Muslims Over-Represented In State Prisons, Report Finds
Muslims make up about 9% of state prisoners, though they are only about 1% of the U.S. population, a new report from the civil rights organization Muslim Advocates finds. The report, released Thursday, is the most comprehensive count of Muslims in state prisons so far.
The report also sheds light on the obstacles some incarcerated Muslims face in prison while practicing their faith.
"Getting a picture of the religious preference of state prisoners is, we think, really important and unique," said Yusuf Saei, the author of the report.
Muslim Advocates requested religious preference data from every state, and based its report on the records it received from 34 states and Washington D.C. Previous data on the religious preference of federal prisoners show that Muslims make up about 12% of that population, but that's just a small slice of a much bigger picture.
"There are roughly 200,000 federal prisoners and more than 1.3 million state prisoners," Saei said. "We can say with a high degree of confidence this is one of the most comprehensive looks at religious preference data." The report only focused on the Muslim population in state prisons.
Knowing how many Muslims are in state prisons, Saei said, helps prison officials understand the importance of respecting religious practice for a significant and growing portion of people in prison. The report also compiled 163 lawsuits between October 2017 and January 2019 in which Muslims alleged their right to practice was being violated.
"Incarcerated Muslims are asking for very basic things: religiously compliant food, books, prayer mats. But they're not receiving them in many states," Saei said. "This idea of religious liberty is baked into the U.S. Constitution and federal law specifically protects the religious liberty of prisoners. But our report shows that many state prisons are arbitrarily and illegally preventing incarcerated Muslims from practicing their faith."
The report compared state policies and found they were inconsistent. Some are very accommodating; others are not accommodating at all. For example, the report finds that only 17 states specifically allow religious head coverings. It also finds that more and more states are fully accommodating Muslim dietary requirements--halal-certified meals. But there are states that still make access to alternative meals difficult or impossible.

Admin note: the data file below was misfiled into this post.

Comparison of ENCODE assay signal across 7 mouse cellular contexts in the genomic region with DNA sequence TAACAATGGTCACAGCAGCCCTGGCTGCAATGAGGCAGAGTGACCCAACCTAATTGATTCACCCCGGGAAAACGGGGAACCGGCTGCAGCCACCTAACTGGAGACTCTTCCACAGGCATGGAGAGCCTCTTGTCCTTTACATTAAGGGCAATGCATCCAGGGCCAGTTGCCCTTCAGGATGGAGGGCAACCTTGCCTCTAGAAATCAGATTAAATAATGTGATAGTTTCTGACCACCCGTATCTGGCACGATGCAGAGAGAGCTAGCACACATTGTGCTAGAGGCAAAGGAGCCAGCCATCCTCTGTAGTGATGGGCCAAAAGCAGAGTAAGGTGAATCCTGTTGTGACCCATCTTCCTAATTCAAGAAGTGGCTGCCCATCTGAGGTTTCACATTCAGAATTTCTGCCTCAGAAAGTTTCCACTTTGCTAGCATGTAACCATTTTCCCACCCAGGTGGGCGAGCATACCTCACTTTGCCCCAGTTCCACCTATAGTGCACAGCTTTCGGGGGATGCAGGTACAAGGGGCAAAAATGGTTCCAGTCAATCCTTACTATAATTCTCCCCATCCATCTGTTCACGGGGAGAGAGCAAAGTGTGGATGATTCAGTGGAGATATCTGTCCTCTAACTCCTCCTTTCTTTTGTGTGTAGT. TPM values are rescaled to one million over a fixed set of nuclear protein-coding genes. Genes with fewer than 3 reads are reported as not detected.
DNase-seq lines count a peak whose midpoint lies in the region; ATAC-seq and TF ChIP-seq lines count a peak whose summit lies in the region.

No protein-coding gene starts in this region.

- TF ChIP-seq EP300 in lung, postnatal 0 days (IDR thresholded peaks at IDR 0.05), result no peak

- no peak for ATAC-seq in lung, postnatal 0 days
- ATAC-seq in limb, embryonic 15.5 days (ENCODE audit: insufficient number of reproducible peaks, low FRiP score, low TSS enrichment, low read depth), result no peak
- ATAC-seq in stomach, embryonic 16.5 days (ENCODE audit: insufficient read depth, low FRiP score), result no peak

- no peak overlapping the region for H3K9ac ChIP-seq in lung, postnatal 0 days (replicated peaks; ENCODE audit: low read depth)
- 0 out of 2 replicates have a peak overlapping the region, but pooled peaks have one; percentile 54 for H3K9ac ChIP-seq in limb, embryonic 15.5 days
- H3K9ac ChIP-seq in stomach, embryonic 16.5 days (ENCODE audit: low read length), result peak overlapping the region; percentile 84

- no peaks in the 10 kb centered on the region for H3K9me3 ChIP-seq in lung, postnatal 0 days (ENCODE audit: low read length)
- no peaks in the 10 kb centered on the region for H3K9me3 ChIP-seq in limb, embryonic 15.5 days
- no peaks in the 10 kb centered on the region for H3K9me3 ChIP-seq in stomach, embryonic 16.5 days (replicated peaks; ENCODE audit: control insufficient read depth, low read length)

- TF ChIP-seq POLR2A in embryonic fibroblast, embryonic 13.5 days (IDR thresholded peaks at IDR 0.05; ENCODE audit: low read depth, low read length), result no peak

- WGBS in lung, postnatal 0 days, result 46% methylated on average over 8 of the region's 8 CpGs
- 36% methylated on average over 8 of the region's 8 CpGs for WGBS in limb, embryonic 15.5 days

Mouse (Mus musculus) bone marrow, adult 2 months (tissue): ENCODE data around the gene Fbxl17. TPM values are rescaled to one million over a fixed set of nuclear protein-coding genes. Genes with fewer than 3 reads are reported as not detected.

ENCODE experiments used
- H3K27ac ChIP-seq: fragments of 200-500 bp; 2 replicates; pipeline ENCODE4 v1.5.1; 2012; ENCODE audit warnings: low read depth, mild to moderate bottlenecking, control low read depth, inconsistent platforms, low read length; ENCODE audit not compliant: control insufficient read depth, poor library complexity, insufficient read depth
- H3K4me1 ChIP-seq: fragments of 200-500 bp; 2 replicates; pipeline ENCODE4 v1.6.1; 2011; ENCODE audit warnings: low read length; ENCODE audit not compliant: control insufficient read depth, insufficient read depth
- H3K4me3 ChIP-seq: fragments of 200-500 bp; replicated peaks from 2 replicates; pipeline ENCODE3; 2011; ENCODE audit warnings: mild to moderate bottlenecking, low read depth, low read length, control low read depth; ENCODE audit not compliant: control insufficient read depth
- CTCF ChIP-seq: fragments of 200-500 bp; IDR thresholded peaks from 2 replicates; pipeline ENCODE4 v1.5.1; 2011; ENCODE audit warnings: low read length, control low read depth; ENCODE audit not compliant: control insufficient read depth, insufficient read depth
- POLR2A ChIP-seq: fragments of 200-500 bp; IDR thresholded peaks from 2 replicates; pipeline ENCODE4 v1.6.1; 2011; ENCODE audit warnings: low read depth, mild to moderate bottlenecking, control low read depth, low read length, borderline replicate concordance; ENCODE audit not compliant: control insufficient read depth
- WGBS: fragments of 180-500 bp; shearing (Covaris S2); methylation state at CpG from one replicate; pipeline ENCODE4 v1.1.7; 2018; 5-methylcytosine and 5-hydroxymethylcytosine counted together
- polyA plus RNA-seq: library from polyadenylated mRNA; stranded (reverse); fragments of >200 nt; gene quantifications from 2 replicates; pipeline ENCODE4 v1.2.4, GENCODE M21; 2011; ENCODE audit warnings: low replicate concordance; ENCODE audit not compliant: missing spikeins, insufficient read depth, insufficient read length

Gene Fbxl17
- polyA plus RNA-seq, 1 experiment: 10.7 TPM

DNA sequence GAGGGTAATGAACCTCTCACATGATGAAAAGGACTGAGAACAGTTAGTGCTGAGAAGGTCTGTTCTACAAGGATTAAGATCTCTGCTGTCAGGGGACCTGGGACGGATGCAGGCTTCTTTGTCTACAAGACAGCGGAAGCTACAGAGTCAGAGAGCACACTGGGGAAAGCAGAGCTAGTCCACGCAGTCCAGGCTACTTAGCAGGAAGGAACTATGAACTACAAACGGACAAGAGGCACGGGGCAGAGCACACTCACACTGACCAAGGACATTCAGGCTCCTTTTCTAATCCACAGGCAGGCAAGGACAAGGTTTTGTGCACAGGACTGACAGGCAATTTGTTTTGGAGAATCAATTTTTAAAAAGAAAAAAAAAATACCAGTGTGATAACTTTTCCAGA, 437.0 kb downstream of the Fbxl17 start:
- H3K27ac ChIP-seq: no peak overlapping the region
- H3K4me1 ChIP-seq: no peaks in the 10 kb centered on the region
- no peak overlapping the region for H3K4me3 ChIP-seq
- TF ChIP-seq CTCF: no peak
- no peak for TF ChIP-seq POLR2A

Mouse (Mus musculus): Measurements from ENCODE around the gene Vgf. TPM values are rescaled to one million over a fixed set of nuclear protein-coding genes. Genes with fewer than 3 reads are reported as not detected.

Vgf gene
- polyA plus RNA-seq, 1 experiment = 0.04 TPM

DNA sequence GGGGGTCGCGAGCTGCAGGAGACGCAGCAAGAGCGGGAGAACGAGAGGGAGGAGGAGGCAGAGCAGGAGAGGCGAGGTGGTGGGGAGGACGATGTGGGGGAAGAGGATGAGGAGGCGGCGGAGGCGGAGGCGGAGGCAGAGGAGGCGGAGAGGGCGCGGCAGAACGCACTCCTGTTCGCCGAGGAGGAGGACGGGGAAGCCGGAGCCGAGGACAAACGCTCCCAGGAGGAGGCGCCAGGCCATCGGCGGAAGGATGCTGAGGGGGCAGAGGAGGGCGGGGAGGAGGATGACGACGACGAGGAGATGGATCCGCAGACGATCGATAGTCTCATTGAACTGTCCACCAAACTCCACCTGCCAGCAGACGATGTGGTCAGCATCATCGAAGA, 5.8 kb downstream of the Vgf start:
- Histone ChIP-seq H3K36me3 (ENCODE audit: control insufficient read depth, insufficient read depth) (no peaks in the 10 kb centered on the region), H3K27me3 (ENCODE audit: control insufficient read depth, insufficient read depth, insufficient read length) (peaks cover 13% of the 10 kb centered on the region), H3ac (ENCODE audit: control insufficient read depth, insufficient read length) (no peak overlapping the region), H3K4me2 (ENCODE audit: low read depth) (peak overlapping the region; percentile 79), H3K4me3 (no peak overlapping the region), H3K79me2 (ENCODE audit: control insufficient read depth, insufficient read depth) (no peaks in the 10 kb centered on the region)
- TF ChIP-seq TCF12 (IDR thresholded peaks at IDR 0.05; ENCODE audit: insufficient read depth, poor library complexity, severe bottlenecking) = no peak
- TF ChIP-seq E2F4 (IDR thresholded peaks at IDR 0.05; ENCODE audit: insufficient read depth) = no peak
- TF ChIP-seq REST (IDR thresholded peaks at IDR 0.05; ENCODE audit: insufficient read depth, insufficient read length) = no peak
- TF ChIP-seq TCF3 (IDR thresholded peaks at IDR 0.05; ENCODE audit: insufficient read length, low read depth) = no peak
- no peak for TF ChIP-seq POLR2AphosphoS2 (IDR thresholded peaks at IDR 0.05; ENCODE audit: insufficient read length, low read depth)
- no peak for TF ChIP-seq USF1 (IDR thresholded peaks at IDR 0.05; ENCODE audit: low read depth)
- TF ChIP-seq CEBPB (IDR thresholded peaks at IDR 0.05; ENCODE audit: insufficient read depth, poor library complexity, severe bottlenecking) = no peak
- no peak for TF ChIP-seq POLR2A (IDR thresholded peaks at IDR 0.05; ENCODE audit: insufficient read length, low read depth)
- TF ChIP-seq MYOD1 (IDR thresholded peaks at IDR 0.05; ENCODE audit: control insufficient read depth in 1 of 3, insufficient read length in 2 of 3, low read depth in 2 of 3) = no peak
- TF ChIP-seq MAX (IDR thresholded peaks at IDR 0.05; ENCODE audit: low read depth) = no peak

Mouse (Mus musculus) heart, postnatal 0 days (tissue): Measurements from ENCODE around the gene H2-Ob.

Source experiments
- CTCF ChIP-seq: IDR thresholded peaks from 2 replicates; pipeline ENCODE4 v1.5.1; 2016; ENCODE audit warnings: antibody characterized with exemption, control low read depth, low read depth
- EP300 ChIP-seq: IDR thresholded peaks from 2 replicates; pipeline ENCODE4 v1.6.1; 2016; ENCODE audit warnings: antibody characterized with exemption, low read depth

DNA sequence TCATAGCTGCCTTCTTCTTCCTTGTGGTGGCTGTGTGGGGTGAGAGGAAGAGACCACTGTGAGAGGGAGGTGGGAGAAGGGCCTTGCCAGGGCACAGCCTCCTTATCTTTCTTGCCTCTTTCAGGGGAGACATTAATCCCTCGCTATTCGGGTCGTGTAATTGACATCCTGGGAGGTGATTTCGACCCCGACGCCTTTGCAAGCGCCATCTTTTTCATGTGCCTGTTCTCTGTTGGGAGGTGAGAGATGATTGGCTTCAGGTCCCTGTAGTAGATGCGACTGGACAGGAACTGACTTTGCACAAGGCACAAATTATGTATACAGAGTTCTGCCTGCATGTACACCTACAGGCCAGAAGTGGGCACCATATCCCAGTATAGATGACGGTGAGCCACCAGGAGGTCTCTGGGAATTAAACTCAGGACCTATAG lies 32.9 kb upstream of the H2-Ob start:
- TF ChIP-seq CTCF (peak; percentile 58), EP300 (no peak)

"Many state policies do provide for full accommodation of Muslim diet requests. Others, however, provide diminished diet substitutes or no substitutes at all," the report said. "And in some cases, the paucity of diet accommodations may coerce individuals into violating their dietary beliefs."
The report provides examples of the inconsistent and in some cases burdensome state policies for Muslim prisoners. In Nevada, for example, to get a meat-substitute diet a prisoner has to pass a diet accommodation interview. In North Dakota, there is a "60-day sincerity test" for anyone who changes religions and has a new religious dietary requirement as part of the practice.
The report recommends some straightforward policies for prisons to facilitate Muslim religious practices such as permitting individual and group prayers for Muslims and training officers on how to make that happen. It also recommends giving prisoners with works assignments days off on their religious holidays, creating clear policies on burial practices that allow for Muslims to be buried within their faith traditions and allowing religious head coverings for men and women.
Prisoners' religious practice is legally protected by the Religious Land Use and Institutionalized Persons Act, passed by Congress in 2000. That law states the government can't impede a prisoner's free exercise of religion without a compelling reason.